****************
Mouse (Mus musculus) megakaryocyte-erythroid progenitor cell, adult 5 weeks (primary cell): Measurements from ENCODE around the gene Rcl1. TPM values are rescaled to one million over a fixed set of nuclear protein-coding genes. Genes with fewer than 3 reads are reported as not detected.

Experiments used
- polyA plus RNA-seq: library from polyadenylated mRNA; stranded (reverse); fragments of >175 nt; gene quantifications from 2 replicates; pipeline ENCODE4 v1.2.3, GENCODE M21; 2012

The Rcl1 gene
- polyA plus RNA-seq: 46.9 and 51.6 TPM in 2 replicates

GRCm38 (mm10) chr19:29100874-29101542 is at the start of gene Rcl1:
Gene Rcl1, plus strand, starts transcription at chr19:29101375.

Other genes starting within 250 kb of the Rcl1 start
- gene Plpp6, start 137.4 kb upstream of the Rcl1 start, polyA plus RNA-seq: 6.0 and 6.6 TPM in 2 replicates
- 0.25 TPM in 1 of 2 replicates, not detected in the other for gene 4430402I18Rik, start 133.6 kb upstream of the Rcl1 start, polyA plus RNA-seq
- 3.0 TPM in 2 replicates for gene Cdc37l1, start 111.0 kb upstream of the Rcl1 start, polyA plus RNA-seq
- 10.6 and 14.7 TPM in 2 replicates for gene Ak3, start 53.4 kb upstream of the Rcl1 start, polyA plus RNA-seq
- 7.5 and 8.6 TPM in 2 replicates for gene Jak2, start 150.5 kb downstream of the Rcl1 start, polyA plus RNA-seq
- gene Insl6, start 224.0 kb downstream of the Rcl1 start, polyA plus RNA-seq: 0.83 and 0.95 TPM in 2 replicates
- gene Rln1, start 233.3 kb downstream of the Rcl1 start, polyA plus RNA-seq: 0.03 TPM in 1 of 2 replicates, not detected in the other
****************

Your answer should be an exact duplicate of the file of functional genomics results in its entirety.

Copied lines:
Mouse (Mus musculus) megakaryocyte-erythroid progenitor cell, adult 5 weeks (primary cell): Measurements from ENCODE around the gene Rcl1. TPM values are rescaled to one million over a fixed set of nuclear protein-coding genes. Genes with fewer than 3 reads are reported as not detected.

Experiments used
- polyA plus RNA-seq: library from polyadenylated mRNA; stranded (reverse); fragments of >175 nt; gene quantifications from 2 replicates; pipeline ENCODE4 v1.2.3, GENCODE M21; 2012

The Rcl1 gene
- polyA plus RNA-seq: 46.9 and 51.6 TPM in 2 replicates

GRCm38 (mm10) chr19:29100874-29101542 is at the start of gene Rcl1:
Gene Rcl1, plus strand, starts transcription at chr19:29101375.

Other genes starting within 250 kb of the Rcl1 start
- gene Plpp6, start 137.4 kb upstream of the Rcl1 start, polyA plus RNA-seq: 6.0 and 6.6 TPM in 2 replicates
- 0.25 TPM in 1 of 2 replicates, not detected in the other for gene 4430402I18Rik, start 133.6 kb upstream of the Rcl1 start, polyA plus RNA-seq
- 3.0 TPM in 2 replicates for gene Cdc37l1, start 111.0 kb upstream of the Rcl1 start, polyA plus RNA-seq
- 10.6 and 14.7 TPM in 2 replicates for gene Ak3, start 53.4 kb upstream of the Rcl1 start, polyA plus RNA-seq
- 7.5 and 8.6 TPM in 2 replicates for gene Jak2, start 150.5 kb downstream of the Rcl1 start, polyA plus RNA-seq
- gene Insl6, start 224.0 kb downstream of the Rcl1 start, polyA plus RNA-seq: 0.83 and 0.95 TPM in 2 replicates
- gene Rln1, start 233.3 kb downstream of the Rcl1 start, polyA plus RNA-seq: 0.03 TPM in 1 of 2 replicates, not detected in the other